Weekly Case Update – Civil Litigation
Weekly case updates from our Civil Litigation team.
QUOCS – A reminder on the new rules, by Elizabeth Francis.
This is a timely reminder to consider whether a claim should be issued prior to 6 April 2023 in order to protect claimants and their lawyers from the looming QUOCS rule changes.
The forthcoming changes to CPR 44.14 represent a shift in the balance of power towards defendants who will now, inter alia, be able to enforce costs orders made in their favour up to the aggregate amount in money terms of any settlement including where cases have concluded by way of Part 36 offers and Tomlin Orders. This increases risks to claimants such as those associated with early Part 36 offers from defendants (assessment of which are already often fraught with difficulty) and late acceptance of offers, and practitioners need to understand how to assess such risks and advise clients accordingly.
The rule change is not retrospective but effectively reverses the following decisions:
- Cartwright v Venduct Engineering Ltd  EWCA Civ 1654;  1 WLR 6137 (which precluded enforcement in cases where settlement had been agreed, rather than the court ordering an award of damages) and
- Ho v Adelekun  UKSC 43;  1 WLR 5132 (which precluded the offset of costs against costs).
The new rule, with the amendments shown in bold, states:
- Subject to rules 44.15 and 44.16, orders for costs made against a claimant may be enforced without the permission of the court but only to the extent that the aggregate amount in money terms of such orders does not exceed the aggregate amount in money terms of any orders for damages or agreements to pay or settle a claim for, damages, costs and interest made in favour of the claimant.
- For the purposes of this Section, orders for costs include orders for costs deemed to have been made (either against the claimant of in favour of the claimant) as set out in rule 44.9.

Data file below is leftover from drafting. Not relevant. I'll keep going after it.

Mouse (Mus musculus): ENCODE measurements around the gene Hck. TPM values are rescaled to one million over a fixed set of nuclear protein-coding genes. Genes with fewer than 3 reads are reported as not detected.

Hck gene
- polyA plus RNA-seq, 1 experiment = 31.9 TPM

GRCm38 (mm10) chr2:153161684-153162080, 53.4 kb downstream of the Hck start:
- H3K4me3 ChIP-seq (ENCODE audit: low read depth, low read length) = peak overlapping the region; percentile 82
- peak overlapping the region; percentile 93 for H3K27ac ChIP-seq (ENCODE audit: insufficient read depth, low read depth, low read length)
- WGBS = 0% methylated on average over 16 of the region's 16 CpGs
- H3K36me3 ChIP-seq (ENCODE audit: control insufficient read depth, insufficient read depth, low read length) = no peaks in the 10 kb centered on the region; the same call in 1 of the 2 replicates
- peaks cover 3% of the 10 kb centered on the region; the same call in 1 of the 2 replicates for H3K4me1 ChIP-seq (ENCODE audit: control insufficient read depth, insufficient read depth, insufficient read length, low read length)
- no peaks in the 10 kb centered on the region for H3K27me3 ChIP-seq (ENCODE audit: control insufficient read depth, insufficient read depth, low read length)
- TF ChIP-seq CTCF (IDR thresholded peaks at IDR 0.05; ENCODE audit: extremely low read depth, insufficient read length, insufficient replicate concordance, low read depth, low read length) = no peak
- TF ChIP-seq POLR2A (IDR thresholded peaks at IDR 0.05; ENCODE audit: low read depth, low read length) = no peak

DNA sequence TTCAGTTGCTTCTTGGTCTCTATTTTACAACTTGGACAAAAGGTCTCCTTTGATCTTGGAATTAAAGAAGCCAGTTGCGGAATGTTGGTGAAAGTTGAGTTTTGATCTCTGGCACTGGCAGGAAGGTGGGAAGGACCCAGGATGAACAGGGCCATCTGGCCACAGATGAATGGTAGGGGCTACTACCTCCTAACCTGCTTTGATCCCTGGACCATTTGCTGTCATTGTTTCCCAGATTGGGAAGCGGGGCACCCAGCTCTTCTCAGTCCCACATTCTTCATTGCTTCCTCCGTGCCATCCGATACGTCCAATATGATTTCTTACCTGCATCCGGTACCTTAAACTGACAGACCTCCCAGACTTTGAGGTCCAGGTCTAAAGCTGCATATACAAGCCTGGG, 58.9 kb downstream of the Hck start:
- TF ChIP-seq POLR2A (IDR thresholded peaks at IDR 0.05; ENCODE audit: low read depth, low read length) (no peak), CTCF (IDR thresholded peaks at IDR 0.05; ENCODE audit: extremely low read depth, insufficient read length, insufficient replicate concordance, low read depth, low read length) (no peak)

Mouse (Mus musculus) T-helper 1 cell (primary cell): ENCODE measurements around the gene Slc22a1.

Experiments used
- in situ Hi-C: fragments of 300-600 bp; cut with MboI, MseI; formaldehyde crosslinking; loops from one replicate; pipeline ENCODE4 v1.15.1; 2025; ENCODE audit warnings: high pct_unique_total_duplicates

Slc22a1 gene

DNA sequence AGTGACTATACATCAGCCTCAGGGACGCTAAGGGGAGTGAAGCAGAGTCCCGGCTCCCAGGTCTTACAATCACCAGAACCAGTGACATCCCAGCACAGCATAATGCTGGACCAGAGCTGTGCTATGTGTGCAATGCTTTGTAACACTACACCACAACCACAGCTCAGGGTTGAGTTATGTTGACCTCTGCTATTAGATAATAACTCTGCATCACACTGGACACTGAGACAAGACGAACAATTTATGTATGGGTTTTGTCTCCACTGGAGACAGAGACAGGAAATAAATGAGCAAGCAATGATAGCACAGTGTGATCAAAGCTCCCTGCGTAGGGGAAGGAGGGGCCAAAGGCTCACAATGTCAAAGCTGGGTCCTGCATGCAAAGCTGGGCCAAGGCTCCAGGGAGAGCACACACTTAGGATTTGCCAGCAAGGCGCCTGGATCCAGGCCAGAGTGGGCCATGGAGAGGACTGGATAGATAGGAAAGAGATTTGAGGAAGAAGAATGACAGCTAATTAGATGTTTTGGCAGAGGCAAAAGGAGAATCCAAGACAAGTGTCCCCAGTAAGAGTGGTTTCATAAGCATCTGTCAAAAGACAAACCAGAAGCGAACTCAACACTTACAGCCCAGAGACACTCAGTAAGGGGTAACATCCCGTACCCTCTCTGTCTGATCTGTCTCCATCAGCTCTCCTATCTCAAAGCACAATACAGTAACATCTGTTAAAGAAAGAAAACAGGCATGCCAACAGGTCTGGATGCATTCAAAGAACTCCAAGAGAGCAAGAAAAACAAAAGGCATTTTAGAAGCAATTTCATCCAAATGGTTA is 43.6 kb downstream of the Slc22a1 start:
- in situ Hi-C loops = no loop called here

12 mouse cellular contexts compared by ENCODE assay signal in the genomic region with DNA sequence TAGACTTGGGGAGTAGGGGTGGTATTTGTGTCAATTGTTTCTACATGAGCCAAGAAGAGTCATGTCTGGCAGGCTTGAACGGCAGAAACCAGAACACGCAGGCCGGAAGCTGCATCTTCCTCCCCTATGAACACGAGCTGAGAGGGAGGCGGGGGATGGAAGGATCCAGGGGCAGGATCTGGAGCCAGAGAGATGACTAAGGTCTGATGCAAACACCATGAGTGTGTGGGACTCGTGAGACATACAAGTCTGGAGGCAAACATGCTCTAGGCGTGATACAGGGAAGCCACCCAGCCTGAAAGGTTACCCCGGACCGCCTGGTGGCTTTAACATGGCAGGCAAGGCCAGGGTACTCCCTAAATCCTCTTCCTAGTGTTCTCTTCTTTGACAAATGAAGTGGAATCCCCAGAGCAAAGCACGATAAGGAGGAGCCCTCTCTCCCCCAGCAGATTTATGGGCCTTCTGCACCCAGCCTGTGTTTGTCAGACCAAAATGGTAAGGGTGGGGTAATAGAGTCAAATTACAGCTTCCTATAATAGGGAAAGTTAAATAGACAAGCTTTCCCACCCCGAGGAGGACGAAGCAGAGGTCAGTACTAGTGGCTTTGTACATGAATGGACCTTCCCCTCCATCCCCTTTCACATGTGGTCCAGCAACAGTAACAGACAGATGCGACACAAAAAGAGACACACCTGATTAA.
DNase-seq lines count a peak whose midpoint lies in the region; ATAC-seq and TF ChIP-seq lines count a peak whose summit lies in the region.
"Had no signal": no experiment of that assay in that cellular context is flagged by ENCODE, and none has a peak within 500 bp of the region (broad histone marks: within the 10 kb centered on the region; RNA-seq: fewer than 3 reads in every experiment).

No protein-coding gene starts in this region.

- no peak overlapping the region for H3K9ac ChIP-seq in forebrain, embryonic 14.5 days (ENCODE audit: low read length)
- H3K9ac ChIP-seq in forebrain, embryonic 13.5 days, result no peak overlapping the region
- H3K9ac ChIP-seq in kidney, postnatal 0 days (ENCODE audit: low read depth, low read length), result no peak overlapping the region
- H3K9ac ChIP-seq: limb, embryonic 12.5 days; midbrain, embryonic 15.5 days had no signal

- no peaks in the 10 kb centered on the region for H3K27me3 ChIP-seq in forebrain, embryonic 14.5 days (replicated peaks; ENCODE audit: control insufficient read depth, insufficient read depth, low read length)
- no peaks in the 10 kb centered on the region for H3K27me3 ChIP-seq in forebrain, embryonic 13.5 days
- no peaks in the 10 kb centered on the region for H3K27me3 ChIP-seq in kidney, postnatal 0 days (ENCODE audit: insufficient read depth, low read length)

- Orders for costs made against a claimant may only be enforced after the proceedings have been concluded and the costs have been assessed or agreed.
- Where enforcement is permitted against any order for costs made in favour of the claimant, rule 44.12 applies.
- An order for costs which is enforced only to the extent permitted by paragraph (1) shall not be treated as an unsatisfied or outstanding judgment for the purposes of any court record.
However, please remember that Pre-Action Protocols are not optional and may result in costs consequences if cut short by proceedings being issued prematurely.
The current rules can be accessed here.
Defendants made an unsuccessful application to examine the Claimant prior to filing their defences.
The Claimant developed cauda equina syndrome following a sudden disc prolapse, which then led to a critical stenosis of the spinal canal. The Claimant’s case was that delays in transferring her between hospitals put back the timing of surgery, which, had it been performed at an earlier stage, would have resulted in a better chance of complete recovery.
The Defendants took issue with causation and made an application for a stay of proceedings until 2 months after the Claimant has been examined by the Defendants’ neurosurgical expert. It was submitted that it would be a waste of costs to serve their defences with an incomplete or provisional response to the complex arguments on causation.
The Claimant resisted the application. It was put forward that the examination was not required at such an early stage of proceedings. It was further submitted that there was sufficient information available for the Defendant to plead its case.
Both parties acknowledged that the correct test was set out in Laycock v Lagoe  P.I.Q.R. p 518 CA. The two-stage test comprised of the following:
(i) Do the interests of justice require the examination sought? (ii) If it is in the interests of justice, then does the party opposing the examination have a substantial reason for the test not being undertaken?
The application was unsuccessful. It was determined that the Defendants had failed to demonstrate that it was in the interests of justice to divert the case from the usual order of play in multi-track clinical negligence directions in the High Court. The Judge said that there would need to be something exceptional to depart from normal directions concerning medical examination by an opponent’s expert, as the directions have been designed to accord with the overriding objective. It was further found that there were important factual causation timelines which the Defendants can plead to. It was noted that the Claimant was not refusing to undergo an examination at all, and was content to be examined at the usual juncture. The Claimant’s vulnerability was also taken into account, pursuant to the overriding objective.
The full judgment can be accessed here.
For any other enquiries, or to discuss instructing the Civil Team at Atlantic Chambers, please contact email@example.com.